FDA Grants Sigilon Therapeutic’s SIG-001 Orphan Drug Status for Hemophilia A

FDA Grants Sigilon Therapeutic’s SIG-001 Orphan Drug Status for Hemophilia A

The U.S. Food and Drug Administration (FDA) has granted orphan drug status to Sigilon Therapeutics’ candidate cell therapy, called SIG-001, for hemophilia A.

Orphan drug status aims to encourage therapies for rare and serious diseases, through benefits such as seven years of market exclusivity and exemption from FDA application fees.

“We are very pleased to have received Orphan Drug Designation for SIG-001. The designation underscores the critical unmet need for effective, durable therapies for hemophilia A and reinforces our commitment to advance SIG-001 through our development program,” Rogerio Vivaldi, MD, MBA, president and CEO of Sigilon, said in a press release.

“This is the first of what we hope will be multiple Orphan Drug Designations for Sigilon as we continue progressing novel therapies for chronic diseases through our pipeline,” he added.

SIG-001 was developed using Sigilon’s trademarked Shielded Living Therapeutics platform. The treatment candidate consists of human cells modified to incorporate large amounts of synthetic DNA-encoding therapeutic proteins into cells, specifically human FVIII.

Sigilon’s cells were modified to have a shield made of synthetic biomaterial, called Afibromer. That shield blocks the triggering of the host’s immune system, and prevents damaging reactions, like fibrosis (tissue scarring). Moreover, the biomaterial enhances the optimized delivery and long-term stability of the cells in the body.

With this new technology, the cells can promote long-term production of therapeutic proteins after a single intervention.

Preclinical results showed that delivering SIG-001 into the abdomen of a mouse model of hemophilia A led to a sustained production of FVIII, and effectively controlled the bleeding. The same benefits were seen in animal models of hemophilia B and factor VII deficiency, a rare clotting factor deficiency.

Researchers showed that delivering different doses of SIG-001 to the animal’s abdomen led to a dose-depend secretion of therapeutic doses of FVIII. The treatment helped controlled bleeding time and blood loss during a bleeding test of the mouse tail. Moreover, the levels of FVIII remained stable for more than six months.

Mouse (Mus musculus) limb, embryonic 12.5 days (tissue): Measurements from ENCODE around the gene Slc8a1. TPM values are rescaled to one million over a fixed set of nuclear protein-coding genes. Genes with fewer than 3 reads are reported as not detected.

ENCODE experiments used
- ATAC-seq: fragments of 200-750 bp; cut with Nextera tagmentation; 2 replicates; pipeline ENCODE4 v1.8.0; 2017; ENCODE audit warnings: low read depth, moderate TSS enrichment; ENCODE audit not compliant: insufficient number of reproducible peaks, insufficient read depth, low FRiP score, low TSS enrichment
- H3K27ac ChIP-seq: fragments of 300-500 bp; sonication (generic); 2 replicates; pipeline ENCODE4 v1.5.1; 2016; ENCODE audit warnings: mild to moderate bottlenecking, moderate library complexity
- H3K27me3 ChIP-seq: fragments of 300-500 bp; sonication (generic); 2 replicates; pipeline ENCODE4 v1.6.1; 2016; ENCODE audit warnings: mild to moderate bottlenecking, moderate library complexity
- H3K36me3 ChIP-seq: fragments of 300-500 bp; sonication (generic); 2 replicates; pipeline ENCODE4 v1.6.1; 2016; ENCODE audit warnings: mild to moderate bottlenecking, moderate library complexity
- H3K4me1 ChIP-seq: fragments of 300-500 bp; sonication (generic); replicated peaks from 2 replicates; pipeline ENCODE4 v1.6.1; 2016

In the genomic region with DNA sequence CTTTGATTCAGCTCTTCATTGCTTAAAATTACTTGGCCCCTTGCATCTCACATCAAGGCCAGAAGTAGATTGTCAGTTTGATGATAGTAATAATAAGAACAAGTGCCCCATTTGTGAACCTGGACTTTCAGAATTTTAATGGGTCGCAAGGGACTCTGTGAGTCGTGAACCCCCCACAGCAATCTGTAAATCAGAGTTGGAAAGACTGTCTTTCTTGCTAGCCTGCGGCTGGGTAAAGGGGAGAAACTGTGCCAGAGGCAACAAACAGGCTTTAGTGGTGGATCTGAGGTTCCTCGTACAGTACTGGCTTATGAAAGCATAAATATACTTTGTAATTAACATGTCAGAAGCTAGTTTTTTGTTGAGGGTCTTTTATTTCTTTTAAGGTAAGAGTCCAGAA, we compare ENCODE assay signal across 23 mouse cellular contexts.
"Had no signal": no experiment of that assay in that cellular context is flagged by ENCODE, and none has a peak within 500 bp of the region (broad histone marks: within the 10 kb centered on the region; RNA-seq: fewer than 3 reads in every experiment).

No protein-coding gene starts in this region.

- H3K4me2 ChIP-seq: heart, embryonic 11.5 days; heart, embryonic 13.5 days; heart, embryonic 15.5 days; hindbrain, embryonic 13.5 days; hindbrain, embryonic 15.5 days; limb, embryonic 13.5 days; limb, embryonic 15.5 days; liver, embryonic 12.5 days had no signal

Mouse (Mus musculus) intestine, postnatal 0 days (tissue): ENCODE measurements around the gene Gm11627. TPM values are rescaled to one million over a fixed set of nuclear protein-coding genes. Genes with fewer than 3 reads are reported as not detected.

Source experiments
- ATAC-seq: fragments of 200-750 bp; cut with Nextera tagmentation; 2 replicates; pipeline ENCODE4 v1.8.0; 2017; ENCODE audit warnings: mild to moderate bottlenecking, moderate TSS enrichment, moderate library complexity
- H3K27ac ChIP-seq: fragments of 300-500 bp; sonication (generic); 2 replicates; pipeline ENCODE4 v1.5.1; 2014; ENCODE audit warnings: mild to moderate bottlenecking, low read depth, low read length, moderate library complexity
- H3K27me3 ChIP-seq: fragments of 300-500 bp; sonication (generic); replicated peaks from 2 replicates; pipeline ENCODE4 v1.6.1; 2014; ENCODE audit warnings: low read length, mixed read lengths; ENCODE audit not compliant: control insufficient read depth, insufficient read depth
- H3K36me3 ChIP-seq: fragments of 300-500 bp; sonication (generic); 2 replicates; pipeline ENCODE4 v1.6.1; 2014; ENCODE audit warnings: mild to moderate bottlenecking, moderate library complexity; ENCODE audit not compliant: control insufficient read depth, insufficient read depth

Sigilon is currently completing the work needed to support an investigational new drug (IND) application for SIG-001. The company expects to initiate the first clinical studies in patients with hemophilia A in 2020.

Patricia holds her Ph.D. in Cell Biology from University Nova de Lisboa, and has served as an author on several research projects and fellowships, as well as major grant applications for European Agencies. She also served as a PhD student research assistant in the Laboratory of Doctor David A. Fidock, Department of Microbiology & Immunology, Columbia University, New York.
Total Posts: 121
Margarida graduated with a BS in Health Sciences from the University of Lisbon and a MSc in Biotechnology from Instituto Superior Técnico (IST-UL). She worked as a molecular biologist research associate at a Cambridge UK-based biotech company that discovers and develops therapeutic, fully human monoclonal antibodies.
×
Patricia holds her Ph.D. in Cell Biology from University Nova de Lisboa, and has served as an author on several research projects and fellowships, as well as major grant applications for European Agencies. She also served as a PhD student research assistant in the Laboratory of Doctor David A. Fidock, Department of Microbiology & Immunology, Columbia University, New York.
Latest Posts
  • disease risk and carriers
  • bone defects
  • early Phase 2 trial results
  • Gene therapy

Leave a Comment

Your email address will not be published. Required fields are marked *

Pin It on Pinterest

Share This